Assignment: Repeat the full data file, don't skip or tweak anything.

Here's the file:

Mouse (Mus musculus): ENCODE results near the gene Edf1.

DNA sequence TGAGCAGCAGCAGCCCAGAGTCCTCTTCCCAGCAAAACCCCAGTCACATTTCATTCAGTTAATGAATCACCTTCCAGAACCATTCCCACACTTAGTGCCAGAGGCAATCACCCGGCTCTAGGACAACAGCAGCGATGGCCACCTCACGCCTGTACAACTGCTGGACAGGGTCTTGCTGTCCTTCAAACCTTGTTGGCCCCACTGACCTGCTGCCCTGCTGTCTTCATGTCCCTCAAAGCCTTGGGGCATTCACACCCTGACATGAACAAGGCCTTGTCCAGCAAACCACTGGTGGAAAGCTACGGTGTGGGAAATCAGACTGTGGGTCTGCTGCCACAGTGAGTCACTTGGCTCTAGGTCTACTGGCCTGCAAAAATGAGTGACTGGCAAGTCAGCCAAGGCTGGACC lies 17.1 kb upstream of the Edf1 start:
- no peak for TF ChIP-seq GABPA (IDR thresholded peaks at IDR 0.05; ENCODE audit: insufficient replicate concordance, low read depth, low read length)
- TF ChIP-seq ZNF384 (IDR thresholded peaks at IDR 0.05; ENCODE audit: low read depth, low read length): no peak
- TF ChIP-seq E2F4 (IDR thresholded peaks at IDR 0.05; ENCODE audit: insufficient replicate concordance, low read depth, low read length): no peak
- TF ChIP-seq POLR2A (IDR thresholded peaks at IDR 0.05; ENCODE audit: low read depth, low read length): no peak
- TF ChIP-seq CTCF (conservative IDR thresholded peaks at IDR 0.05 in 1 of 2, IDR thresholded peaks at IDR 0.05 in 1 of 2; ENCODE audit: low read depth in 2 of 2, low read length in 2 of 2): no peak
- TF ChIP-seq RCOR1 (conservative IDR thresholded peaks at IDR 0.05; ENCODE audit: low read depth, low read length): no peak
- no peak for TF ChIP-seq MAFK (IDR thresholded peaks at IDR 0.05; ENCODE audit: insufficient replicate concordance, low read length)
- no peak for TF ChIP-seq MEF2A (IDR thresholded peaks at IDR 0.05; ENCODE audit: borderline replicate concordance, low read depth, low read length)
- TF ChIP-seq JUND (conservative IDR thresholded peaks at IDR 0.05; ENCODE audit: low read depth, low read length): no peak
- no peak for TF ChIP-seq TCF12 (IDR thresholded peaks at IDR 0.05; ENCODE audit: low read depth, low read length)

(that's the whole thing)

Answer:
Mouse (Mus musculus): ENCODE results near the gene Edf1.

DNA sequence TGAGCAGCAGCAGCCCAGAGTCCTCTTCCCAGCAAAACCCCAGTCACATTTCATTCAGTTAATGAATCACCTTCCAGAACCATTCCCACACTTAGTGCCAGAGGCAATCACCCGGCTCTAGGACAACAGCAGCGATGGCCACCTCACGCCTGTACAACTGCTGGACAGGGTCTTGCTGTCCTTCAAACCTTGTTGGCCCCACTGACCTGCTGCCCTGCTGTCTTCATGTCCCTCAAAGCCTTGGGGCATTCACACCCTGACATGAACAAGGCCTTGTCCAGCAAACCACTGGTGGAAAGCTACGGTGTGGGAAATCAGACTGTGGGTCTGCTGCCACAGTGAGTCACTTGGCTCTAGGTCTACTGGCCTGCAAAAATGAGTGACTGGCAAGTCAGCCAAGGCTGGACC lies 17.1 kb upstream of the Edf1 start:
- no peak for TF ChIP-seq GABPA (IDR thresholded peaks at IDR 0.05; ENCODE audit: insufficient replicate concordance, low read depth, low read length)
- TF ChIP-seq ZNF384 (IDR thresholded peaks at IDR 0.05; ENCODE audit: low read depth, low read length): no peak
- TF ChIP-seq E2F4 (IDR thresholded peaks at IDR 0.05; ENCODE audit: insufficient replicate concordance, low read depth, low read length): no peak
- TF ChIP-seq POLR2A (IDR thresholded peaks at IDR 0.05; ENCODE audit: low read depth, low read length): no peak
- TF ChIP-seq CTCF (conservative IDR thresholded peaks at IDR 0.05 in 1 of 2, IDR thresholded peaks at IDR 0.05 in 1 of 2; ENCODE audit: low read depth in 2 of 2, low read length in 2 of 2): no peak
- TF ChIP-seq RCOR1 (conservative IDR thresholded peaks at IDR 0.05; ENCODE audit: low read depth, low read length): no peak
- no peak for TF ChIP-seq MAFK (IDR thresholded peaks at IDR 0.05; ENCODE audit: insufficient replicate concordance, low read length)
- no peak for TF ChIP-seq MEF2A (IDR thresholded peaks at IDR 0.05; ENCODE audit: borderline replicate concordance, low read depth, low read length)
- TF ChIP-seq JUND (conservative IDR thresholded peaks at IDR 0.05; ENCODE audit: low read depth, low read length): no peak
- no peak for TF ChIP-seq TCF12 (IDR thresholded peaks at IDR 0.05; ENCODE audit: low read depth, low read length)